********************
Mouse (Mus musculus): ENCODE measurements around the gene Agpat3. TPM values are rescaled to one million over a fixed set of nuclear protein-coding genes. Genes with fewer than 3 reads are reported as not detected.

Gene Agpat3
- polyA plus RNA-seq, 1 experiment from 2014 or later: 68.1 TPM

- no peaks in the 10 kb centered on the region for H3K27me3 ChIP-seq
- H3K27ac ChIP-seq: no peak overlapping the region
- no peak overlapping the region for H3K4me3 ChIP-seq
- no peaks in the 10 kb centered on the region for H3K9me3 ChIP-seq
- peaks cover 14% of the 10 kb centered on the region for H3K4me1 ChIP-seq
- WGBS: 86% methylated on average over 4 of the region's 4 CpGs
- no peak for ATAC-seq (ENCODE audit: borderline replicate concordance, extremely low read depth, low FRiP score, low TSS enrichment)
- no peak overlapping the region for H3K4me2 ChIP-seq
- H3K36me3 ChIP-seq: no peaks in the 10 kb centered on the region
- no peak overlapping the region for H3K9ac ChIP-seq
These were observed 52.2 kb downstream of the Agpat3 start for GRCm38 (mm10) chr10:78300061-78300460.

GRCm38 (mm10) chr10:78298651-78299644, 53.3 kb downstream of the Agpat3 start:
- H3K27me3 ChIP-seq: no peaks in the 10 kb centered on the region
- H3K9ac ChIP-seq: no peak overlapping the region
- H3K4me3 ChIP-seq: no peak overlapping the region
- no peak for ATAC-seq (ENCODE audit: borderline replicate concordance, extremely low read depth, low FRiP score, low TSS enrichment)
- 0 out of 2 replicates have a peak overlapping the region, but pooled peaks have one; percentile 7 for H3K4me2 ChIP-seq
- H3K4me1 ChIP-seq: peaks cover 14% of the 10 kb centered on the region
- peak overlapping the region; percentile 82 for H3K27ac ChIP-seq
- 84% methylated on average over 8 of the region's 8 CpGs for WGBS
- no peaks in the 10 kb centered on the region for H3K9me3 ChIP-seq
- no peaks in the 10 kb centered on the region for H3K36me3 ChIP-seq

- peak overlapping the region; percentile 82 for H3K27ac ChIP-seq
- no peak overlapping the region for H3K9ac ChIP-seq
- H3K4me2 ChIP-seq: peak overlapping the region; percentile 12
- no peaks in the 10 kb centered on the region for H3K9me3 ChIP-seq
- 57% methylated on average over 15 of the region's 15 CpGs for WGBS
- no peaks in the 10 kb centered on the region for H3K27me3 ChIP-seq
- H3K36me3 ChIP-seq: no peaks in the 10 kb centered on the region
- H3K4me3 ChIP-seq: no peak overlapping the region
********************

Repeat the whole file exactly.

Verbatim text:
Mouse (Mus musculus): ENCODE measurements around the gene Agpat3. TPM values are rescaled to one million over a fixed set of nuclear protein-coding genes. Genes with fewer than 3 reads are reported as not detected.

Gene Agpat3
- polyA plus RNA-seq, 1 experiment from 2014 or later: 68.1 TPM

- no peaks in the 10 kb centered on the region for H3K27me3 ChIP-seq
- H3K27ac ChIP-seq: no peak overlapping the region
- no peak overlapping the region for H3K4me3 ChIP-seq
- no peaks in the 10 kb centered on the region for H3K9me3 ChIP-seq
- peaks cover 14% of the 10 kb centered on the region for H3K4me1 ChIP-seq
- WGBS: 86% methylated on average over 4 of the region's 4 CpGs
- no peak for ATAC-seq (ENCODE audit: borderline replicate concordance, extremely low read depth, low FRiP score, low TSS enrichment)
- no peak overlapping the region for H3K4me2 ChIP-seq
- H3K36me3 ChIP-seq: no peaks in the 10 kb centered on the region
- no peak overlapping the region for H3K9ac ChIP-seq
These were observed 52.2 kb downstream of the Agpat3 start for GRCm38 (mm10) chr10:78300061-78300460.

GRCm38 (mm10) chr10:78298651-78299644, 53.3 kb downstream of the Agpat3 start:
- H3K27me3 ChIP-seq: no peaks in the 10 kb centered on the region
- H3K9ac ChIP-seq: no peak overlapping the region
- H3K4me3 ChIP-seq: no peak overlapping the region
- no peak for ATAC-seq (ENCODE audit: borderline replicate concordance, extremely low read depth, low FRiP score, low TSS enrichment)
- 0 out of 2 replicates have a peak overlapping the region, but pooled peaks have one; percentile 7 for H3K4me2 ChIP-seq
- H3K4me1 ChIP-seq: peaks cover 14% of the 10 kb centered on the region
- peak overlapping the region; percentile 82 for H3K27ac ChIP-seq
- 84% methylated on average over 8 of the region's 8 CpGs for WGBS
- no peaks in the 10 kb centered on the region for H3K9me3 ChIP-seq
- no peaks in the 10 kb centered on the region for H3K36me3 ChIP-seq

- peak overlapping the region; percentile 82 for H3K27ac ChIP-seq
- no peak overlapping the region for H3K9ac ChIP-seq
- H3K4me2 ChIP-seq: peak overlapping the region; percentile 12
- no peaks in the 10 kb centered on the region for H3K9me3 ChIP-seq
- 57% methylated on average over 15 of the region's 15 CpGs for WGBS
- no peaks in the 10 kb centered on the region for H3K27me3 ChIP-seq
- H3K36me3 ChIP-seq: no peaks in the 10 kb centered on the region
- H3K4me3 ChIP-seq: no peak overlapping the region